“Get water,” Pa Mansion said.

Chinenye rose to her feer but I beat her to the door and ran for my life.

To be continued

Three Years On. How Can I Ever Forget Eben?

I am not good at remembering dates. I think apart from the regular Holidays such as Christmas, Independence, Children’s day etc, I am terrible with dates. But I know four dates. My birthday, my younger brother’s birthday, my significant other’s birthday, and Eben’s passing away date. How can I ever forget Eben? How can I ever forget July 9th, 2017?

Sometimes it seems so much like yesterday when I heard about his demise. Sometimes it seems so faraway, so 1994, so old that I struggle to remember any of the details. There is one thing that is very clear to me, however. I am frustrated.

The world is moving too fast from this fact: A very important man who is also my friend is dead and the whole world is acting like it never happened. Like they can live without Eben. Now, that is not the problem. My main frustration is that I am becoming like others, I am beginning to live without Eben. I am beginning to live as though Eben wasn’t such a big deal in my life. I am beginning to forget how Eben looks like, I am beginning to forget the ring of his voice, that laughter.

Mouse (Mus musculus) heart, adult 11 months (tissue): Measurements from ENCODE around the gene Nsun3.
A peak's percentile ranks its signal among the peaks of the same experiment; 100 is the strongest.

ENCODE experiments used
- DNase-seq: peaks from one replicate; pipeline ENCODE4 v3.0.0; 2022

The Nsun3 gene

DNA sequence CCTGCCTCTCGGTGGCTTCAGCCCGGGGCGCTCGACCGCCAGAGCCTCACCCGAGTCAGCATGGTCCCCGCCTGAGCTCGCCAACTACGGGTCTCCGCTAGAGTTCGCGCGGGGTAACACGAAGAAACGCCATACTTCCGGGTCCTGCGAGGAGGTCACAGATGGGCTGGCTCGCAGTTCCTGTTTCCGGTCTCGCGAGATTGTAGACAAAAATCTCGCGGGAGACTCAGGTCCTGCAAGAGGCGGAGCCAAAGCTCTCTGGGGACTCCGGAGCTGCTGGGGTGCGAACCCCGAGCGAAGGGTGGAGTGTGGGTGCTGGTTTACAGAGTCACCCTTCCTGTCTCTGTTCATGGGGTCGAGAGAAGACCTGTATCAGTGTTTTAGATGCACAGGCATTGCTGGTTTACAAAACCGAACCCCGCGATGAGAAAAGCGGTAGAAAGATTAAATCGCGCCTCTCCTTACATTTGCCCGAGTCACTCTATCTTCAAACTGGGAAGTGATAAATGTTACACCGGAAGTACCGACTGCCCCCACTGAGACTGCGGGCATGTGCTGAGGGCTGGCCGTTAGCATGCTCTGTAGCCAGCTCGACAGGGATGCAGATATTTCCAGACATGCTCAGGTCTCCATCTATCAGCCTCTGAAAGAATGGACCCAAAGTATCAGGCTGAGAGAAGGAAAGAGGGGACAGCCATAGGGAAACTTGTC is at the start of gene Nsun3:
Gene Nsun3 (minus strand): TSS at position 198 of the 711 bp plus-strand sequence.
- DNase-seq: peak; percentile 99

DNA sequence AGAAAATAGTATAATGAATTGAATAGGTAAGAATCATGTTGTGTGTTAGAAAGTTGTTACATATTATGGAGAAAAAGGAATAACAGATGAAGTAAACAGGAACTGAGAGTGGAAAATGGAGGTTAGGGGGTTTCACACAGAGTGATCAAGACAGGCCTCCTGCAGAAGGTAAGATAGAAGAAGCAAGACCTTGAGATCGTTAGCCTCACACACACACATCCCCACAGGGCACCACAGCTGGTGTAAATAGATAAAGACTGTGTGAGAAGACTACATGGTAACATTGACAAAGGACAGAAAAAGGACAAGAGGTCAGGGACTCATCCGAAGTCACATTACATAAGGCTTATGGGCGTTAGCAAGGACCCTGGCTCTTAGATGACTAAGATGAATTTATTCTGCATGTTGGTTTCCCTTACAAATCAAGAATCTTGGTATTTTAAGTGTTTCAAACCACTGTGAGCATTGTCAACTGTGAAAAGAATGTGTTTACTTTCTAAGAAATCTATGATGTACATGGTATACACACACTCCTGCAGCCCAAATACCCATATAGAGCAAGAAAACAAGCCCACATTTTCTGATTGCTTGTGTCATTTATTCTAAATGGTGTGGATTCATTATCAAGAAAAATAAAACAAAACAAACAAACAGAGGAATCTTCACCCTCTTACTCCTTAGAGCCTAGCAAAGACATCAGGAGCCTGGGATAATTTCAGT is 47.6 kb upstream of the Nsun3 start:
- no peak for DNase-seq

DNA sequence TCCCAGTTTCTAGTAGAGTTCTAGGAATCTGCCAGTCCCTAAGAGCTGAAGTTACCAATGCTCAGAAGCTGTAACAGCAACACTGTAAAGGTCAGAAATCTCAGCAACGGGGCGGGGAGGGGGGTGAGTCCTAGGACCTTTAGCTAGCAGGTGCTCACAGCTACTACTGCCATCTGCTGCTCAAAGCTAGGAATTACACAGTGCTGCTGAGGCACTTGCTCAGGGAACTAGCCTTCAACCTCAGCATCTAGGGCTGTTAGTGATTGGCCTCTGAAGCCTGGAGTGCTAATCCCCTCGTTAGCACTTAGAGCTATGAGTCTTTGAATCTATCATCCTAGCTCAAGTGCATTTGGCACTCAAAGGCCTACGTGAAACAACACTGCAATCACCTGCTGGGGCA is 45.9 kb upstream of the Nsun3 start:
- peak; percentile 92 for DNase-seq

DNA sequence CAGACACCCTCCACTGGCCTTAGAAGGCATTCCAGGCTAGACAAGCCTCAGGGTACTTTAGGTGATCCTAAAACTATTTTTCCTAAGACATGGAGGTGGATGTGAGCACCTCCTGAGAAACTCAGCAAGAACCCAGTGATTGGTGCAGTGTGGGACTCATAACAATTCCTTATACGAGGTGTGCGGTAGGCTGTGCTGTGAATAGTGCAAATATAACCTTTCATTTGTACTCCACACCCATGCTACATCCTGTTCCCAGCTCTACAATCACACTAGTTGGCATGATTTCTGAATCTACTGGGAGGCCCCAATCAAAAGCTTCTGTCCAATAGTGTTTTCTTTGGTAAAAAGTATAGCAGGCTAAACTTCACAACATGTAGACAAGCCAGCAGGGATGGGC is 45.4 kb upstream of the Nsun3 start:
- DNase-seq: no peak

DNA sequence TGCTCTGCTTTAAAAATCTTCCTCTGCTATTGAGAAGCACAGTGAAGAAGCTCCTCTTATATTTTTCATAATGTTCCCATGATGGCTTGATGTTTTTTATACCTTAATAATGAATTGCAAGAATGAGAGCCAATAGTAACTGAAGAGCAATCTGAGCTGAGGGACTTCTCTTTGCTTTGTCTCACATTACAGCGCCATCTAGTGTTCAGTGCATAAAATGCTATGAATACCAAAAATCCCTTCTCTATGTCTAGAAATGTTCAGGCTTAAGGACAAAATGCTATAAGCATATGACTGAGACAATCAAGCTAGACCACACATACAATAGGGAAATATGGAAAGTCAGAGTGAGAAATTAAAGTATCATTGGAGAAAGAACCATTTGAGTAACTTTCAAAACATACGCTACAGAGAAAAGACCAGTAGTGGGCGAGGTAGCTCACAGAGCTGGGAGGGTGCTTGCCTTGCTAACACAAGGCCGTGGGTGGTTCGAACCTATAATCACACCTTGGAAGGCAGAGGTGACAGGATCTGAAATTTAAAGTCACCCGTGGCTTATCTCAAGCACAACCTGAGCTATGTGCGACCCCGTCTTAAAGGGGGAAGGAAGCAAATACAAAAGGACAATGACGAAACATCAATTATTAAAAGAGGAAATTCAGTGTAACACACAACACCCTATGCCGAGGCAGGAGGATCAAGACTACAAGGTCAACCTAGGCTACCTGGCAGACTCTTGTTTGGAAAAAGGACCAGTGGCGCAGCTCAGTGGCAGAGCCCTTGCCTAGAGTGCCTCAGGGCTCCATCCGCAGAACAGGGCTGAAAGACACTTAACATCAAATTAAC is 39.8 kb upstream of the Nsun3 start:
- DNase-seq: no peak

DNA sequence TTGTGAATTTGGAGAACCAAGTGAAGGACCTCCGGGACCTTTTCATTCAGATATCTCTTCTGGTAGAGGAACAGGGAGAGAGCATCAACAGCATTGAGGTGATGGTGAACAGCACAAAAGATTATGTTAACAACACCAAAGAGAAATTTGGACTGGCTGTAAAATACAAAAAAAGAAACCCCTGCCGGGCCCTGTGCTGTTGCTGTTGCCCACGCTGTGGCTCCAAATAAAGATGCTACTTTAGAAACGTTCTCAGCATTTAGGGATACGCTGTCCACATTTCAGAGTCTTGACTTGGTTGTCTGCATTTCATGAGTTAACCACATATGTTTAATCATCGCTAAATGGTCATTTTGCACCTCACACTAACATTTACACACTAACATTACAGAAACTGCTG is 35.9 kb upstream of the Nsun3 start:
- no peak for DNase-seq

This breaks my heart. I so much wish for time to stand still or actually move backward to the time when Eben was here, or to the time when everyone mourned Eben. I promise to continue to remember Eben but I don’t remember him well enough. It seems Eben has been reduced to an annual blog post by me.

I feel so guilty.

I don’t know if I will ever do this again. Today may be the last time I write about Eben on this site.  I am beginning to struggle for what to say of him. I am beginning to struggle to find things to say about the memory of Eben and the void he left. I am beginning to feel like the rest of the people who have forgotten Eben.

I am so weak.

I don’t know how to salvage this situation. I don’t know how to mourn the pain I feel. I still miss my buddy but I am lost on how to show it; nay, to feel it. God help me. Please give me the fortitude to continue to remember and to mourn a friend I love so much.

July 9th would always be about you, Eben. Forever.

I am determined.